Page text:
I told my dad that I was homesick for the first time in forty-one years since I left the Midwest and moved to the East Coast.  He paused and said quietly, “It’s because of Mom.”  I knew that, and yet at the same time, I believe she had a joyous homecoming in Heaven.  I can’t be sad for her gain, even though I’m sad for my loss.

This past Sunday, the choir at one of the churches I serve sang an Easter song about the power of the cross and how it sets us free.  I struggled through it because I truly am happy that Mom has been set free, but it also reminded me of my own loss.  My heart is warmed and overflows with gratitude at the hope we have in the resurrected Christ and the promise of life with him forever.  My prayer is that others will come to that place of faith where their hearts burn within them as they recognize the risen Christ with them.  Amen.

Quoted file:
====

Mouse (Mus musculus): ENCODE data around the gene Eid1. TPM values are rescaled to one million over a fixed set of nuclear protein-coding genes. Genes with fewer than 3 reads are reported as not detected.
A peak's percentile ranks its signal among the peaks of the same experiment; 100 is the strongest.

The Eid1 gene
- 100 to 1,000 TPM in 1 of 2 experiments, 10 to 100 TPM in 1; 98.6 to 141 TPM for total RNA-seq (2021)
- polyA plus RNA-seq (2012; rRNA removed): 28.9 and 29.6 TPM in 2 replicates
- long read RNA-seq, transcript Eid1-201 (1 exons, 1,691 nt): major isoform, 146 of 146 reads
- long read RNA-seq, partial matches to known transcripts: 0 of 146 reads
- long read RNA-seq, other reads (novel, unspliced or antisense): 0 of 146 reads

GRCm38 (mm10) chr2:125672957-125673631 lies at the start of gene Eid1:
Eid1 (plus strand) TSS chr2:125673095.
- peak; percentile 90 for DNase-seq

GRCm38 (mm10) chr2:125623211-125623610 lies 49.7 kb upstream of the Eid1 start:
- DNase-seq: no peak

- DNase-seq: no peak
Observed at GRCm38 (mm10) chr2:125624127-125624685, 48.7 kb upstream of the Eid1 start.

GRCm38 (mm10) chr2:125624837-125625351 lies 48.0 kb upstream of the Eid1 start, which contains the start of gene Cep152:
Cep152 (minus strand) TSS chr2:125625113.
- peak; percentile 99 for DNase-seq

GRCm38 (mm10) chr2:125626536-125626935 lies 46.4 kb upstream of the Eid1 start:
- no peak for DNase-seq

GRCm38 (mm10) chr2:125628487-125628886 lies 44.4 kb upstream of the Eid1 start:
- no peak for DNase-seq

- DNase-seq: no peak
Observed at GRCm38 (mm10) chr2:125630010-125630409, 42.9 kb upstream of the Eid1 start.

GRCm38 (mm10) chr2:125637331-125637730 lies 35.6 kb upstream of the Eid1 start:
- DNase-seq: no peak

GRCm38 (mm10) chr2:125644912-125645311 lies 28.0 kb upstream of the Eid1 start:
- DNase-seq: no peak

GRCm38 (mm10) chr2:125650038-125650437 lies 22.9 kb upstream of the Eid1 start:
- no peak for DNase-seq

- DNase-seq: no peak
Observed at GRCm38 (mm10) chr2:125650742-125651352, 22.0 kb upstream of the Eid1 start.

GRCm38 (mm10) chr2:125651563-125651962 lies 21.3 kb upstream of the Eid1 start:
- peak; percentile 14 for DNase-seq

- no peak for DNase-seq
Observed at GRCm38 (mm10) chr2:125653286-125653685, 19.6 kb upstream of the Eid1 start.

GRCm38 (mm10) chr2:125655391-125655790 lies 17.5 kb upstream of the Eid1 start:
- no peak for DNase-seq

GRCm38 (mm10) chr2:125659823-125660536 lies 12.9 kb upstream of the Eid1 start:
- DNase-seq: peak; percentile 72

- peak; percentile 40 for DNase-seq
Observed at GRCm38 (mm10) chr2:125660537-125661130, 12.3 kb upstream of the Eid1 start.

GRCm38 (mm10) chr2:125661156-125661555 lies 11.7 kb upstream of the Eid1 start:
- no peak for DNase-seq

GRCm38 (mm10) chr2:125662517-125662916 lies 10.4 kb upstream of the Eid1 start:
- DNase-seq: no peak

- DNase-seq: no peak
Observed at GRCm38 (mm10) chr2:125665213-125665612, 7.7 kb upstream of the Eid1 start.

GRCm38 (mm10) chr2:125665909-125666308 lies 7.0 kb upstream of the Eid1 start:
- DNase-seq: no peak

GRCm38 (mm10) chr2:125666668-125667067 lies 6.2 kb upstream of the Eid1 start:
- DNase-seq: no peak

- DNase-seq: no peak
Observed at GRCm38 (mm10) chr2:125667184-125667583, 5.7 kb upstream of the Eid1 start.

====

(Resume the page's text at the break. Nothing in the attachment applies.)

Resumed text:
Do Not Be Terrified

“When you hear of wars and insurrections, do not be terrified; for these things must take place first, but the end will not follow immediately.”  Luke 21:9 (NRSV)

This past week, we saw the horrible devastation and loss of life in the Philippines.  One U.S. army general flew over a residential area and reported seeing thousands of bodies on the ground and houses washed away or leveled to the ground.  Those who are left have no place to sleep, they have lost their homes and many of their family members.  People are starving, thirsty, and trying to figure out what to do next.  Looting has begun, and relief efforts are slow in arriving.  It must seem like the end of the world to them.